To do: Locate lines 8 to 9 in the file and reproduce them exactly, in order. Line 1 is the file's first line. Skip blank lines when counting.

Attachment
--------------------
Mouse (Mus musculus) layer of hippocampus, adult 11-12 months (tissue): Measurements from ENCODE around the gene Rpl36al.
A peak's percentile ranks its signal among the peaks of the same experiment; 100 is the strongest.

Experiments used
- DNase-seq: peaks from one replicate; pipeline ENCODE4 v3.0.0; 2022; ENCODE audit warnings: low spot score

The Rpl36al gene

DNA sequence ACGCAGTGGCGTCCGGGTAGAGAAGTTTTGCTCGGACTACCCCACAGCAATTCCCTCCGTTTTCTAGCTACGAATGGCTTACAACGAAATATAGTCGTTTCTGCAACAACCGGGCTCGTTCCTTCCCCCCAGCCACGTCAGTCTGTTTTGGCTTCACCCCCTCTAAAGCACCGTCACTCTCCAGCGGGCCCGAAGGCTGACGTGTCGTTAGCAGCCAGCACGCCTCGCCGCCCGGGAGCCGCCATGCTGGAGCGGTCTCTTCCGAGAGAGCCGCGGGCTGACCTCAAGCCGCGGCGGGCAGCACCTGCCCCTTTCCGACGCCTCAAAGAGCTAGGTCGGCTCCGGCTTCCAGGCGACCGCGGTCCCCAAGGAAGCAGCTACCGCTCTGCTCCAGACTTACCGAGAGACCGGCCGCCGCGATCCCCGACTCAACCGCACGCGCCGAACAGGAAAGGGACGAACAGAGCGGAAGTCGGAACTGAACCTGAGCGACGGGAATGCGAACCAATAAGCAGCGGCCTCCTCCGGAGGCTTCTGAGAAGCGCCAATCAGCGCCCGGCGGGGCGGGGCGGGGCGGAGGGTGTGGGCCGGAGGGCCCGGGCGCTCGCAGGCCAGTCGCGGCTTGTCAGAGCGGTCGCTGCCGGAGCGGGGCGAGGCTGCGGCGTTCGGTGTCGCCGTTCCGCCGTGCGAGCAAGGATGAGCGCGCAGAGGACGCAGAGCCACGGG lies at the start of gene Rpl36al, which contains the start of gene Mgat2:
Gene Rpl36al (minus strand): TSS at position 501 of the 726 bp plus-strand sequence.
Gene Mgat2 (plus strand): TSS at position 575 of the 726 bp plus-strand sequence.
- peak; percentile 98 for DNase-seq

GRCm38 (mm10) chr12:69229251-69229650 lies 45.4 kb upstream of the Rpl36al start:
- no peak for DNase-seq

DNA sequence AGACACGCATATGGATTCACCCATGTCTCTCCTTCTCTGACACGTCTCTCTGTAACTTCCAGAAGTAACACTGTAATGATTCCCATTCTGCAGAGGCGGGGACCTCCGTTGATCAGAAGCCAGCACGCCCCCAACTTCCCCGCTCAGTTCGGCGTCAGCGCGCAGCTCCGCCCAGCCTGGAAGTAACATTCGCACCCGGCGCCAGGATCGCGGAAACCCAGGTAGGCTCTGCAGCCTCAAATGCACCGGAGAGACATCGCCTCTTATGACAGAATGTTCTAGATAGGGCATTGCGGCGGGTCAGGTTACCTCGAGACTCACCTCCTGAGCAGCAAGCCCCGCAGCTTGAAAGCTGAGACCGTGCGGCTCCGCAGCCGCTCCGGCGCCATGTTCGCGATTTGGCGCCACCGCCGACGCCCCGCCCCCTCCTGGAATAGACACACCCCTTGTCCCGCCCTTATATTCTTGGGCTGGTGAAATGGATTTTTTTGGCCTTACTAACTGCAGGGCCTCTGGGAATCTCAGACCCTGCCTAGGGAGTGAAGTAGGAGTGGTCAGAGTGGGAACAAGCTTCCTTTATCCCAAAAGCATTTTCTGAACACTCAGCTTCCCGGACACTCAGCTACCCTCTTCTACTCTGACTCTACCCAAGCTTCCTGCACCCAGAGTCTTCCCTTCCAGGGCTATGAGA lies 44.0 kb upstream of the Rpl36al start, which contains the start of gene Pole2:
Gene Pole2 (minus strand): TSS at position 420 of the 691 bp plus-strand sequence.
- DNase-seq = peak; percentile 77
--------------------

Gene Mgat2 (plus strand): TSS at position 575 of the 726 bp plus-strand sequence.
- peak; percentile 98 for DNase-seq